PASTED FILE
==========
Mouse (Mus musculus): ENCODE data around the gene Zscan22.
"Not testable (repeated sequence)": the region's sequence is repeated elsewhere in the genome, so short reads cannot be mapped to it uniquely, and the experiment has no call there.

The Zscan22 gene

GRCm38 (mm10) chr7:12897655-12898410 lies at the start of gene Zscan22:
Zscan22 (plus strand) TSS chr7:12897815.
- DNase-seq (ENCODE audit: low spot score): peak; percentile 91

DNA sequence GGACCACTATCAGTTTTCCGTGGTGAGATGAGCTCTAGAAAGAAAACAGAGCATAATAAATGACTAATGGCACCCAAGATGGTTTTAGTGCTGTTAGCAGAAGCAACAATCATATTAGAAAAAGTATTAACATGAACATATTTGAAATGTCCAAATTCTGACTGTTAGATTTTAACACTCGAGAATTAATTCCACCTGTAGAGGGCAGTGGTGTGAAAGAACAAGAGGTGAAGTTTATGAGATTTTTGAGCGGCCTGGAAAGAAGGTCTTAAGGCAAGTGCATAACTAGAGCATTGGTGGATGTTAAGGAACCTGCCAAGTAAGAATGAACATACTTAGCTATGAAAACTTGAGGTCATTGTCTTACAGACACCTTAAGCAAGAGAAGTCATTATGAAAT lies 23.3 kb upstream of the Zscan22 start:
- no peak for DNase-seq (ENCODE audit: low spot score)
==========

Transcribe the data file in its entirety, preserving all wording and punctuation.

Mouse (Mus musculus): ENCODE data around the gene Zscan22.
"Not testable (repeated sequence)": the region's sequence is repeated elsewhere in the genome, so short reads cannot be mapped to it uniquely, and the experiment has no call there.

The Zscan22 gene

GRCm38 (mm10) chr7:12897655-12898410 lies at the start of gene Zscan22:
Zscan22 (plus strand) TSS chr7:12897815.
- DNase-seq (ENCODE audit: low spot score): peak; percentile 91

DNA sequence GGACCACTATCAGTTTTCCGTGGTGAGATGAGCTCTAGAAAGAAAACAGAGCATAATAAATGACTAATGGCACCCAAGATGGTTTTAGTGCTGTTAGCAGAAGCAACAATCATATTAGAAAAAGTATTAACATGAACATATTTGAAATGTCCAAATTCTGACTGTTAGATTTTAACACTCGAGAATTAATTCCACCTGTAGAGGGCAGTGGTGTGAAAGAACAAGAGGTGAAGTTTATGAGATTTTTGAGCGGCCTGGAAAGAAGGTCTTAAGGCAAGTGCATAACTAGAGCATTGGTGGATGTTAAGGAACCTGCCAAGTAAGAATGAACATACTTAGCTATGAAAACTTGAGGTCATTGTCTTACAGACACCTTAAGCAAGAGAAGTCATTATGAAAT lies 23.3 kb upstream of the Zscan22 start:
- no peak for DNase-seq (ENCODE audit: low spot score)